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legally, it put me on a rocky road where it took a lot of effort on my part, but i took my expense, turned it around, and made myself be strong, and now i am an environmentalist, a political activist, and i do the best i can every day to always improve and always learn, and now i am sharing. it took a long time, but thank you to you, your show, and to everyone else who is sharing. you for calling in this morning, kathy. what about statutes of limitations? guest: in the employment context, there is a shorter statute of limitations. a police report, you can file and they should be able to do things even years later. in an employment setting, you have a little less than one year from the time the harassment happened to maintain your legal
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right. 300 days in most states. within that amount of time you have to come to us. if for asthma and has been -- if harrassment and has been happening for a long time, the only thing that has to happen within 300 days is the last incident of harassment. that is what matters legally. just to stress, the employers, they should want to know about something that happened five years ago. not in terms of the legal liability, in terms of the economic smartness of trying to stop it. surveys show that the impact on your workforce's health and productivity is huge -- millions of dollars. employers have to realize that even if they do not have a daily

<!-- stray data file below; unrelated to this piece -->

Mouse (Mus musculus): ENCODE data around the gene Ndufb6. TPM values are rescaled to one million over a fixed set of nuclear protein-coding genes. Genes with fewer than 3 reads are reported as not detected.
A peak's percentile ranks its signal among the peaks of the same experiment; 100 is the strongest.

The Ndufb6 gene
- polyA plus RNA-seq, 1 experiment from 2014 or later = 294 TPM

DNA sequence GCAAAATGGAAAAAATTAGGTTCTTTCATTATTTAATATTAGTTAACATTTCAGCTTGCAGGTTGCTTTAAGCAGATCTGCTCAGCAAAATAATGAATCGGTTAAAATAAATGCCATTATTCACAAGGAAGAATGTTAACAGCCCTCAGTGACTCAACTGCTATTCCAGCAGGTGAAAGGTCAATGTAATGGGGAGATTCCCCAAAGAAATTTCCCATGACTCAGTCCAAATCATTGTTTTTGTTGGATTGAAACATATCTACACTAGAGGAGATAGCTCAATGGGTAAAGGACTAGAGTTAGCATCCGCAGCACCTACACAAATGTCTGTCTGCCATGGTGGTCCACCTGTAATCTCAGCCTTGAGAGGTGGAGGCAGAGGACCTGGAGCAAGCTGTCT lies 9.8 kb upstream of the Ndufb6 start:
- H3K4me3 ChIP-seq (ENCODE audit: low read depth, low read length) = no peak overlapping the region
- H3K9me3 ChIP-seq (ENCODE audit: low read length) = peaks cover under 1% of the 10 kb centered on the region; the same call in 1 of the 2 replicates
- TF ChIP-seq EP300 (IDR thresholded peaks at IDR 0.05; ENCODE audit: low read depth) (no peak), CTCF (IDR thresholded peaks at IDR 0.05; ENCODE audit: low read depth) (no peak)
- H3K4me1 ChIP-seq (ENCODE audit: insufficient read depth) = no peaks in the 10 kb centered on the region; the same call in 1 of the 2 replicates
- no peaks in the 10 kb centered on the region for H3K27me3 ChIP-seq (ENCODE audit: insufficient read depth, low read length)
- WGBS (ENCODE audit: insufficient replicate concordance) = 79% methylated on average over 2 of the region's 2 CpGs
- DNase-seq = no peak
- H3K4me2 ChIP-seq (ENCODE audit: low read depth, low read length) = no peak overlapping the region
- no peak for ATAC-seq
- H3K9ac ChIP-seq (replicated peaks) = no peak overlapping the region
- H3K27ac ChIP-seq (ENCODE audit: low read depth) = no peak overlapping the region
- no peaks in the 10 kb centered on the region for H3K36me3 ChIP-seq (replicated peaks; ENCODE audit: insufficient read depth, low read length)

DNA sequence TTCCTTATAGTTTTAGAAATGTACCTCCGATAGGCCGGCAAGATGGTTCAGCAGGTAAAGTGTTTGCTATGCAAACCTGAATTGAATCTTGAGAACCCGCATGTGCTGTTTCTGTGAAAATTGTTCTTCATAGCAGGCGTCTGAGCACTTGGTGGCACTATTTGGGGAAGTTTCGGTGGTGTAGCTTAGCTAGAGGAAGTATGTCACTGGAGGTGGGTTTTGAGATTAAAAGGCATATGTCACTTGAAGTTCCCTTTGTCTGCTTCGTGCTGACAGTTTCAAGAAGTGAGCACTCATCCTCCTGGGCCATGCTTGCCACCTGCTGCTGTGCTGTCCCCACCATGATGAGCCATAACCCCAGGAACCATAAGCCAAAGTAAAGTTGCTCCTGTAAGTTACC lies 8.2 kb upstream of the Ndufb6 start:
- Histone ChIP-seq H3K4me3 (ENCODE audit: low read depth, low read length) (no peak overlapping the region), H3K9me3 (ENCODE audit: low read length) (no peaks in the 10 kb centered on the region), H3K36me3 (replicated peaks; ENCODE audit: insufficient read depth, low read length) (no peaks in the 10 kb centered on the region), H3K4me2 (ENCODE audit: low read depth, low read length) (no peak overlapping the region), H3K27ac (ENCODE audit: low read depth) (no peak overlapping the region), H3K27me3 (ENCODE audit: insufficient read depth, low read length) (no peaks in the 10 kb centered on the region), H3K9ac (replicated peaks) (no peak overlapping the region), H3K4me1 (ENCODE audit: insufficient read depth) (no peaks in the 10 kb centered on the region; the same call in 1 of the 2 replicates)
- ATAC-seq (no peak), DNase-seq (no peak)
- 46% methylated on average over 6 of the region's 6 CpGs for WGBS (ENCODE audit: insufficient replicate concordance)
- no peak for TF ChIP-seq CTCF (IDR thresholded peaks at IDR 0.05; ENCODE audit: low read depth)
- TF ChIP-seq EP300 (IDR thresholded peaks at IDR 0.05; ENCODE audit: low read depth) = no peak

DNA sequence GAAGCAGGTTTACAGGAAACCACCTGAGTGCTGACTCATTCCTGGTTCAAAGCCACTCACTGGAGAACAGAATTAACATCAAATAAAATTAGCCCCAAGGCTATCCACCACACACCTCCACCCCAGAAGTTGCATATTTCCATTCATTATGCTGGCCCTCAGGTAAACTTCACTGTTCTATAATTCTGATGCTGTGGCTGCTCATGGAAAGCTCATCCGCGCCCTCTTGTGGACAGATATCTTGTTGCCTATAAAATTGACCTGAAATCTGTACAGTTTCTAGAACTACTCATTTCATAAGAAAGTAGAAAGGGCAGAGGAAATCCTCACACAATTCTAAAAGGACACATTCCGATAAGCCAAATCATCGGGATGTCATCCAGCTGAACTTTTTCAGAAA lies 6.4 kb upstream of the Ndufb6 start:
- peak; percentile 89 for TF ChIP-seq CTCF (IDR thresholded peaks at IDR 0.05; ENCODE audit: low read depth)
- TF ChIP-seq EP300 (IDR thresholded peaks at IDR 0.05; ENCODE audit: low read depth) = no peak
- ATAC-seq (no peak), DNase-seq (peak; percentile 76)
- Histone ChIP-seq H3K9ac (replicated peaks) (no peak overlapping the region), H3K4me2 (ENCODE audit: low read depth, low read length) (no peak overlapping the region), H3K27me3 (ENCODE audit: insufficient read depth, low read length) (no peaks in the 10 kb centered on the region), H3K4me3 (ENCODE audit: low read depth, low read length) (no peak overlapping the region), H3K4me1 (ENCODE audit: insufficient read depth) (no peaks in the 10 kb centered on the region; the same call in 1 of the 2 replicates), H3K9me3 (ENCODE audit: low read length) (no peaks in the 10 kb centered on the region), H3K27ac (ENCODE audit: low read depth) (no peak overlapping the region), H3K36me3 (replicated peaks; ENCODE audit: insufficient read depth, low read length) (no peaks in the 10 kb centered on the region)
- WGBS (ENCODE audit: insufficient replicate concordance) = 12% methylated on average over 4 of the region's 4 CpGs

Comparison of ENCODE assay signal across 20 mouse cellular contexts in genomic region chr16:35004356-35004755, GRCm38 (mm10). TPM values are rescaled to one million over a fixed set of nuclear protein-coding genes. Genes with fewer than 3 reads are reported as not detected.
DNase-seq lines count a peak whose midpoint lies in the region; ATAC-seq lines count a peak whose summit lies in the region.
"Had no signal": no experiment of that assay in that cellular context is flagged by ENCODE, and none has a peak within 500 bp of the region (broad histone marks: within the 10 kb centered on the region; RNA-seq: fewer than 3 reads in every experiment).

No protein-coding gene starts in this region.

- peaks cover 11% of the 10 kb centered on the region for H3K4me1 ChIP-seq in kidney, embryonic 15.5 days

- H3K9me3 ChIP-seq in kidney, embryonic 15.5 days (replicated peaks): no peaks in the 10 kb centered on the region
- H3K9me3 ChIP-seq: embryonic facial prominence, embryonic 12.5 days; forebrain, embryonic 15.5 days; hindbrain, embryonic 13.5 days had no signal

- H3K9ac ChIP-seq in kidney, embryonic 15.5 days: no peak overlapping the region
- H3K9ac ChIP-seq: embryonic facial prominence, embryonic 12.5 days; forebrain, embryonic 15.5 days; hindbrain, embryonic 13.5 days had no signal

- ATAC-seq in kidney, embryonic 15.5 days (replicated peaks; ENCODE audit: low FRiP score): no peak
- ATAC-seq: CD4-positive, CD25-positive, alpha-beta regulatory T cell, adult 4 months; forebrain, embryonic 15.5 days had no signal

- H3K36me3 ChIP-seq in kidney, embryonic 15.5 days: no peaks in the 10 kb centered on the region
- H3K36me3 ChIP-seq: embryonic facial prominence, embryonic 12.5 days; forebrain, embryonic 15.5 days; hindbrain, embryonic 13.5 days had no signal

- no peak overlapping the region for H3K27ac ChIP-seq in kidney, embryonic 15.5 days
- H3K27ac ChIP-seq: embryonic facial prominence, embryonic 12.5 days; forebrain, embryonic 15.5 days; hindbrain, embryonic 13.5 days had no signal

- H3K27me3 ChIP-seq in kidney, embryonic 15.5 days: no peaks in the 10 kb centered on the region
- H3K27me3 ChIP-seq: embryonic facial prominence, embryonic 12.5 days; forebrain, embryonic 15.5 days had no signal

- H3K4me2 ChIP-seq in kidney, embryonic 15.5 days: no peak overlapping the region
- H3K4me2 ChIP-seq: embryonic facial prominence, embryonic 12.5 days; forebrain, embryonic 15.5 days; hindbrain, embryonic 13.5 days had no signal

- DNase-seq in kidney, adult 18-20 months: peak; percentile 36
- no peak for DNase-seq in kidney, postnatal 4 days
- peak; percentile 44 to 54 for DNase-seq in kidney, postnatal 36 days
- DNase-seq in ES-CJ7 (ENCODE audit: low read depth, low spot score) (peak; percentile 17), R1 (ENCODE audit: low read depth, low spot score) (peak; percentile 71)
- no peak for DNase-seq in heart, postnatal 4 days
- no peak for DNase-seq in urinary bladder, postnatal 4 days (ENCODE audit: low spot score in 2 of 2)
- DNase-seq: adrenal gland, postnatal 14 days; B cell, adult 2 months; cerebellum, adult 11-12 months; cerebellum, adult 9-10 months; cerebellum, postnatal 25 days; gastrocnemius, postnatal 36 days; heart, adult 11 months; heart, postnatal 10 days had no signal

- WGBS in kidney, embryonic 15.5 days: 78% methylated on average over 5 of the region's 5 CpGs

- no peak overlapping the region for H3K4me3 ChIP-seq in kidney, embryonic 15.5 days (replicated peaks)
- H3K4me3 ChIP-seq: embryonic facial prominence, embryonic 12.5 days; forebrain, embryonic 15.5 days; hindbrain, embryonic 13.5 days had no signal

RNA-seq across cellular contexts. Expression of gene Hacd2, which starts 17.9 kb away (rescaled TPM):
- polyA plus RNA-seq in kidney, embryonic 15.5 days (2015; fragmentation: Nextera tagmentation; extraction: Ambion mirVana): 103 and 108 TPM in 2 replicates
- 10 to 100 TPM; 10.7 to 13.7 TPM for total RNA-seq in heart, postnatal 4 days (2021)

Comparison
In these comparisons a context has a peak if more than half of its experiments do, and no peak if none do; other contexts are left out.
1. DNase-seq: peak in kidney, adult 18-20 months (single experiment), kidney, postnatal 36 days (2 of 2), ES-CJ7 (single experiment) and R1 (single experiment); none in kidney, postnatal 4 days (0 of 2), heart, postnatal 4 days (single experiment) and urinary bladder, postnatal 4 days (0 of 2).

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-- deluge of complaints, they need to remember that 70% of people are not even complaining. if they want to know what is going on in their workplace, they have to do an anonymous survey of their employees. they have to send out a survey that says not have you experienced sexual harassment. they have to send a survey that lists 10 or 12 behaviors and say have you experienced any of these behaviors? academics have figured out these surveys. that would let an employer know what is happening and can you imagine the impact on a workforce if they get a survey that says, anonymously, please fill out whether this has happened to you because the